Growing, growing, growing: Is era of small firms gone?

Expansion: Whether to fend off takeovers, or just overtake the competition, small firms are thinking big.

January 23, 2000|By Shanon D. Murray | Shanon D. Murray,Sun Staff

Small businesses may be going out of fashion.

They were heralded for years as an irreplaceable boon to the nation's economy, primarily because the country's 23 million small businesses created more jobs than the estimated 16,000 large companies.

While their value is still undeniable, the top goal for many of them is to grow as big as possible as quickly as possible, said small business owners and industry experts.

"It has never been my objective to remain a small business," said Kathryn Freeland, chief executive of RGII Technologies Inc., an Annapolis-based information technology solutions and systems engineering services company she founded in 1990.

The 237-employee company's revenue has grown from $10.4 million in 1998 to about $14.2 million in 1999, she said. Under U.S. Small Business Administration guidelines, RGII is classified as a small business because it employs fewer than 500 people.

"At one time, it was great to be a small business, but the opportunities in the marketplace are so great, growing larger is definitely the best way to go," Freeland said.

Still, small enterprises make up 98 percent of all businesses in the state. There were 315,755 small businesses in Maryland in 1997, the last year for which the SBA could provide figures.

A chief motivation for rapid expansion is to ward off being acquired by or competing with a "roll-up," a company that acquires small businesses in the same industry with the intent of going public, said Harsha Desai, a management professor at Loyola College's Sellinger School and director of the Loyola Center for Closely Held Firms.

"If you stay small, someone else will have gathered up all the other small companies similar to yours and will have made a larger company in the same market you're in," Desai said.

"You can afford to remain small only if you give exceptional service and if you are a fantastic competitor," he said. "But why stay small?"

Jim Weidman, spokesman for the National Federation of Independent Business, the nation's largest small-business advocacy group representing more than 600,000 small enterprises, said quite a few small businesses will spend the next 12 months focused on such bread-and-butter issues such as locating qualified employees, instead of expanding.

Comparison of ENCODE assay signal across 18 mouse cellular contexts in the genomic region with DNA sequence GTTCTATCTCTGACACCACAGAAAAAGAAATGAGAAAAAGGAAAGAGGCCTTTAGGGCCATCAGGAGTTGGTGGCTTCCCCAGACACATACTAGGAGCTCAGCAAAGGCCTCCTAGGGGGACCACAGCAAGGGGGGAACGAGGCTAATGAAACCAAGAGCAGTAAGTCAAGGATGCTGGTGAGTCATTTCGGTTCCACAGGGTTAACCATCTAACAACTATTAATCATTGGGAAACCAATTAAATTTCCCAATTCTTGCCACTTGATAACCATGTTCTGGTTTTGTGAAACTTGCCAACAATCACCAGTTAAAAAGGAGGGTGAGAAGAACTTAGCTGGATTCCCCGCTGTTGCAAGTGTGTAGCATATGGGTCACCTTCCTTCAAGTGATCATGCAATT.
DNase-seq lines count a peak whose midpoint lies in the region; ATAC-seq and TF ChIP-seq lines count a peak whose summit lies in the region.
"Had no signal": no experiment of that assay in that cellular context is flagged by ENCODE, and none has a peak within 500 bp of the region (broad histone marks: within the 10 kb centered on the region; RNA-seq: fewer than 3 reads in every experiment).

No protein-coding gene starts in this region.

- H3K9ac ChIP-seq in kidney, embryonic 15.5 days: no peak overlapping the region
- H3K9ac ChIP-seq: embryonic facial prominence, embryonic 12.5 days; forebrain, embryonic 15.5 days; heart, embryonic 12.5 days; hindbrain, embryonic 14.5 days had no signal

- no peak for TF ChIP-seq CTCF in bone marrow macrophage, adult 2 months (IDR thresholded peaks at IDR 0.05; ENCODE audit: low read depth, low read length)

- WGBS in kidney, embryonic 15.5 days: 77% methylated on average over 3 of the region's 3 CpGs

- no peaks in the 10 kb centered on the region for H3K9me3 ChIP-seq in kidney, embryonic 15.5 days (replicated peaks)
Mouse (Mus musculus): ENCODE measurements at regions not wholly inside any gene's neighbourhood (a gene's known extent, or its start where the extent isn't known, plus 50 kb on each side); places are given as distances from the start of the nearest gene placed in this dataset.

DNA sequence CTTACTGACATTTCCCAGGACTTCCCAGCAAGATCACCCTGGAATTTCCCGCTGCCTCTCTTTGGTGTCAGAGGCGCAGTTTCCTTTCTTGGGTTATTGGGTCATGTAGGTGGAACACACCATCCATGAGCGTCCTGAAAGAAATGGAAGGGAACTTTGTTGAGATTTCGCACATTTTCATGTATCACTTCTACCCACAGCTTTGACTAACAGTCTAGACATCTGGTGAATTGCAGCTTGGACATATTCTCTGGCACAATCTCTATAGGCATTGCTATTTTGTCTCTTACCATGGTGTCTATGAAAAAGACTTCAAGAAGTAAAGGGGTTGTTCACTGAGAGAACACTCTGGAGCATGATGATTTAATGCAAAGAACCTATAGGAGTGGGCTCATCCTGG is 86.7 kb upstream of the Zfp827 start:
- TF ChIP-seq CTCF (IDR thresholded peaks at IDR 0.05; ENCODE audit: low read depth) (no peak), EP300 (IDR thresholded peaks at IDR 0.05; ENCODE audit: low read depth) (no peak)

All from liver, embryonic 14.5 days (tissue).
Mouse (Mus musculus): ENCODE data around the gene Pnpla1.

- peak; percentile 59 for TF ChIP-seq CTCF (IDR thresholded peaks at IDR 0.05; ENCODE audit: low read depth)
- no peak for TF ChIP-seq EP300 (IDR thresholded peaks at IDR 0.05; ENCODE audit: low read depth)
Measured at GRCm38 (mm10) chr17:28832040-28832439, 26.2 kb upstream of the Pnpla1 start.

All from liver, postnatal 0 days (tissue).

In fact, Weidman said, some small businesses are postponing expansion plans because they are working at full capacity in a tight labor market.

"The labor shortage is killing small businesses," he said. "It's been an exceptionally tight labor market for more than two years.

"If you walk down a street, I promise that at least a third of the small businesses have a help-wanted sign," Weidman said. "Studies don't show any indications that the labor market will relax, at least for the next six months."

Freeland, of RGII, agrees that it is a consistent challenge for a small business to compete for workers in such a tight labor market.

"The pool of professionals is smaller, and the salaries are greater," Freeland said, adding that RGII is currently looking to expand its work force to 300 employees from 237 by the end of the year.

To retain its workers, RGII offers incentives such as end-of-the-year bonuses and constant training.

The company's turnover rate is about 6 percent, she said.

"Employee morale is key," Freeland said. "Our programs evolved over the years but it became very clear very early on in this business that it's imperative to hire and keep the right talent."

To also stand out among other small businesses -- and larger competitors -- Freeland said she concentrates on adding value to her company's services.

To remain viable, small business must find a unique selling point, said Weidman, of the NFIB. "a small business is always in competition, be it with a big or small business."

RGII is an information technology company that specializes in local area networking, applications development, systems integration and information security, Freeland said.

Her customers include eight federal agencies, as well as private sector companies such as DynCorp., Booz Allen & Hamilton, and Raytheon Co.

As head of RGII, Freeland visits all of the company's customers -- spread along the East Coast -- on a quarterly basis.

"For customers of other businesses, once a contract is signed, they never see the president or CEO again," she said. "It puts me on the road one month a quarter, but it is worth it."

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